Keywords:Nepali English, RP, negative phonological transfer, segmental and suprasegmental phonemes
English is owned by not any particular group of people or any country. It is a language and people can use it according to their knowledge about it. There are varieties of English spoken all over the world such as British English, American English, and Indian English etc. However, the alphabet is same their phonology may vary from one other. This study is related to the phonology of Nepali English where I tried to investigate the phonemes whether they are uttered according to RP. For this, I purposively selected two sets of English speech videos from YouTube which were delivered by the Nepali native speakers. The findings were drawn and analysed by applying language transfer theory and concluded the study. Continue reading →
“We learn to do something by doing it. There is no other way.” – John Caldwell Holt
Welcome to NELTA ELT Forum, July 2017 Issue.
Probably the fastest-spreading language in the human history, over the last few centuries, English has become the world’s lingua franca. Today, English is spoken by almost one fourth of total population of the world; and, this number is only set to grow. By 2020, the British Council forecasts that two billion people will be speaking or learning English. This number is likely to grow as the English language works as a gateway or a springboard. From the time it became the language of global trade under the British Empire, and its popularity after the postwar economic growth in America, UK and Europe, English has ridden the wave of globalization, urbanization and technology. With insurmountable variations in the use and usage, adjusting with the effects of nativism and assimilation, English has now come to stand as the most viable means of expression. It is, undoubtedly, more so in the field of academics.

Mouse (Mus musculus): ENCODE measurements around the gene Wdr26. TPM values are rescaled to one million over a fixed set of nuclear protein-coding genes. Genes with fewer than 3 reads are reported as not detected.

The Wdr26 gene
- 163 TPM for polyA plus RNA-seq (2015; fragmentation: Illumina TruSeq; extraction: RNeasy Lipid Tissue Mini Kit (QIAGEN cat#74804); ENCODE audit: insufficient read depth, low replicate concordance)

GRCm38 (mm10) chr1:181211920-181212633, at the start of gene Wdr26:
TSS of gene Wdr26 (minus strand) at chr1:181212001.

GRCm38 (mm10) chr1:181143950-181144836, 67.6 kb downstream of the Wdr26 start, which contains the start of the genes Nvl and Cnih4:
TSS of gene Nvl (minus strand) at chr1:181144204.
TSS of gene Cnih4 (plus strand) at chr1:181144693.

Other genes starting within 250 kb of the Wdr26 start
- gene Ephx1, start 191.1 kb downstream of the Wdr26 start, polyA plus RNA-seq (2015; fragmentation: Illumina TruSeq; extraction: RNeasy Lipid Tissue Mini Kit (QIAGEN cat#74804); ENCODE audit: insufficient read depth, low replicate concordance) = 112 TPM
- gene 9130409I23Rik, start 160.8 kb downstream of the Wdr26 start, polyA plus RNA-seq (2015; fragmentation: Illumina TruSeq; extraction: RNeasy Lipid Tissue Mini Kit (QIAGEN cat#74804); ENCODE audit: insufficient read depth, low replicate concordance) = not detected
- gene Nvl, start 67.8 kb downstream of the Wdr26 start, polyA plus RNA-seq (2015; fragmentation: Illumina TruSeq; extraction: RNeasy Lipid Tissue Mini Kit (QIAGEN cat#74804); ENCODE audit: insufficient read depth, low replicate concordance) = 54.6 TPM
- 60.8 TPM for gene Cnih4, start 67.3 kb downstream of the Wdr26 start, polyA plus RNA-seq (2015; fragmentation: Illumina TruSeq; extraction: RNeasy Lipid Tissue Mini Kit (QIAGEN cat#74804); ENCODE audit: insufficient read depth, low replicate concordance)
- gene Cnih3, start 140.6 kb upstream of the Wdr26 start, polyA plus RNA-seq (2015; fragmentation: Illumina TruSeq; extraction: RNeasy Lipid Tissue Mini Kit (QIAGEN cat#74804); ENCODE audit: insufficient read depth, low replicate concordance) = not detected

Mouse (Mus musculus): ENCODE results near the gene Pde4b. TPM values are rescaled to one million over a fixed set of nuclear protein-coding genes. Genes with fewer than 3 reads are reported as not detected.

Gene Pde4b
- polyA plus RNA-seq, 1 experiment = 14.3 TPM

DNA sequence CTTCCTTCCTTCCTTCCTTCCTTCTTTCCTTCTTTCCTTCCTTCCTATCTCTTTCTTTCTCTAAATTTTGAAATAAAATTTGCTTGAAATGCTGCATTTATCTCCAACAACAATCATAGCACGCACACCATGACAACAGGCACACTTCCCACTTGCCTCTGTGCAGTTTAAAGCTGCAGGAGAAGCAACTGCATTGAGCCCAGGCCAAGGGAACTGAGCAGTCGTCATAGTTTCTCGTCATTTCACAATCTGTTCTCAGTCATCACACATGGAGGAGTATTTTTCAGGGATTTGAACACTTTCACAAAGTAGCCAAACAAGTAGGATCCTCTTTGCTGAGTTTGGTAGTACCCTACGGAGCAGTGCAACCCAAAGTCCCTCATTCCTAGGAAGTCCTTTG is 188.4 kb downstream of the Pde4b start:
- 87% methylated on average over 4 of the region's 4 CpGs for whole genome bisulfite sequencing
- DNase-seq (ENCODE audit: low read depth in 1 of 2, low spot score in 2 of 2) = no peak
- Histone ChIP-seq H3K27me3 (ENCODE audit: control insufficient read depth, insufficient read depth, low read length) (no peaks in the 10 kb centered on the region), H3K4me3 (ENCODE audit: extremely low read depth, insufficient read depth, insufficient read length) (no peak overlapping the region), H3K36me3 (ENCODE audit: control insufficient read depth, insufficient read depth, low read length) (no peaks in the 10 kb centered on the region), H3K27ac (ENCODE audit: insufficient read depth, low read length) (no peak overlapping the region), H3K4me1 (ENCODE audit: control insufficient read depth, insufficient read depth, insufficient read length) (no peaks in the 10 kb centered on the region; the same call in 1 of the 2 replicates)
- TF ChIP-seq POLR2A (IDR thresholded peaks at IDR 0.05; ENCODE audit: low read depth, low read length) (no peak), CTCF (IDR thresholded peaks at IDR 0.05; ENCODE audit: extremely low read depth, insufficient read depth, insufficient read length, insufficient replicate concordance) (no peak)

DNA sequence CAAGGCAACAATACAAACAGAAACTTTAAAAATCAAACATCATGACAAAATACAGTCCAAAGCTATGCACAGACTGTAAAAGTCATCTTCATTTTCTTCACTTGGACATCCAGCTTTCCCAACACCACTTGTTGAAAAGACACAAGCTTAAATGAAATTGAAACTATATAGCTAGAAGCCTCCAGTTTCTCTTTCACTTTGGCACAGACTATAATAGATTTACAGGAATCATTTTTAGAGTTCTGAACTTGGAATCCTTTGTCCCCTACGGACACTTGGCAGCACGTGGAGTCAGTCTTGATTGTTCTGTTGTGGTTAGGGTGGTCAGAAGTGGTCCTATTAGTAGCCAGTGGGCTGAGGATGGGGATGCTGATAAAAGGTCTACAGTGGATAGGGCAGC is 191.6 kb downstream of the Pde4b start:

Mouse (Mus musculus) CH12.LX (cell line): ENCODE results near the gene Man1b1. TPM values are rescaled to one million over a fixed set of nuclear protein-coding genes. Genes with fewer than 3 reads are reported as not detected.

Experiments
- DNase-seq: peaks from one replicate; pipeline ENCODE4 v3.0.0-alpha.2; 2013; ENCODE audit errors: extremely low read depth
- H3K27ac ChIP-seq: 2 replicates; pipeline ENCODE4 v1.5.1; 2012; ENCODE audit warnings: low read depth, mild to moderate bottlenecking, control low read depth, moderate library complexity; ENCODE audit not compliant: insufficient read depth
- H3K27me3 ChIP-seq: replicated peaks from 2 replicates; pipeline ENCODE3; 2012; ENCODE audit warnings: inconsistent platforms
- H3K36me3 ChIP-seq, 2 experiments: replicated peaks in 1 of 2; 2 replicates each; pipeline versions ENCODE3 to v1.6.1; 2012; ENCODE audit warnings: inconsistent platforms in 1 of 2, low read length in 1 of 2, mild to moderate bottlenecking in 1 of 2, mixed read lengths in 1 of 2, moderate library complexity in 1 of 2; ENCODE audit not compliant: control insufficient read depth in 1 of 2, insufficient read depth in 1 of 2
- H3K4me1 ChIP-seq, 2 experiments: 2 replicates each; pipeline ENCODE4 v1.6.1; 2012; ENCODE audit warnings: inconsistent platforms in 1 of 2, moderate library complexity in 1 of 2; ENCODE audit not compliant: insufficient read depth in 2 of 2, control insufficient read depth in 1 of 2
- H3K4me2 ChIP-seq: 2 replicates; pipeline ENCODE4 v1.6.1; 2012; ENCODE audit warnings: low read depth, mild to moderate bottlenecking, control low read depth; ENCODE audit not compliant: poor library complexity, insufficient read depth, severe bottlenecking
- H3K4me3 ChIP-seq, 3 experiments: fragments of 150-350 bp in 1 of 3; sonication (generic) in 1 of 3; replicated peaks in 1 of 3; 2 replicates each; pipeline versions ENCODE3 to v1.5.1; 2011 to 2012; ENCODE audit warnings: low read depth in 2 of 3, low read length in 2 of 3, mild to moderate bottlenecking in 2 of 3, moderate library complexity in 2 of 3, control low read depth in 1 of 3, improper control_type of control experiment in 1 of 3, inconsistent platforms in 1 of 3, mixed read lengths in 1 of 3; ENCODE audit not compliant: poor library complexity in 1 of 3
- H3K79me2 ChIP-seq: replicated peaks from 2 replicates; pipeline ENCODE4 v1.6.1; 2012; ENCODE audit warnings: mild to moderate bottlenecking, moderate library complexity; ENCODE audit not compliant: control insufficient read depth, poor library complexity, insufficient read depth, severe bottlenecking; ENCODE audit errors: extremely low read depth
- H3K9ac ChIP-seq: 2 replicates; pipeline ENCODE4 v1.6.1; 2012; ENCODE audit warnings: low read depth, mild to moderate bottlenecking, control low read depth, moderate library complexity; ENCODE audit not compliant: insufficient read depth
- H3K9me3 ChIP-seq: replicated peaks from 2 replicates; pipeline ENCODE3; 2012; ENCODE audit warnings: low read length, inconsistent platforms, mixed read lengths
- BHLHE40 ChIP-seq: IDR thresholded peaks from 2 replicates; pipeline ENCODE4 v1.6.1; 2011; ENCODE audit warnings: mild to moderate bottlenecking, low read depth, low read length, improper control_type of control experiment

As a result, from a teachers’ perspective, English language learning has become ever more exciting and challenging. It is exciting because the number of opportunities and resources are more easily available compared to the past, and it is challenging because technology has made it possible for learners to access resources outside the classroom and learn the language by themselves. With the overflow of information- knowledge sharing made readily available, the lives teachers are also greatly impacted on. The overarching transmission model of professional growth is fast reversing to a downward rooted- classroom based- one. The great narratives of ‘content’ and ‘pedagogy’ are fast giving way to small narratives of the day- to- day accounts. Discussion and theorization of these ‘actual narratives’ has been made possible with the vast possibilities offered by the cloud system of networking. Micro-narratives come from people- from the teachers’ lived experiences, their reflections, mini- researches and from what they actually do together to change the lives of the learners. They are the bits and pieces of story teachers tell to each other each day- about their successes, strategies and challenges. These are the pains and pathos teaching professionals all over the world co- incidentally share in common. As the quote by famous educator John Holt in the beginning of this post also implies, we actually learn to teach by teaching, and sharing of our teaching makes our learning- to- do- teaching better . This July (2017) issue focuses on the ways teachers attempt to grow professionally so that they learn to teach in a better way, i.e. teachers’ professional development. Thanks discussion forums! Sharing of such and learning from each other has been made possible. The only requirement in this respect is for us to be mindful of those.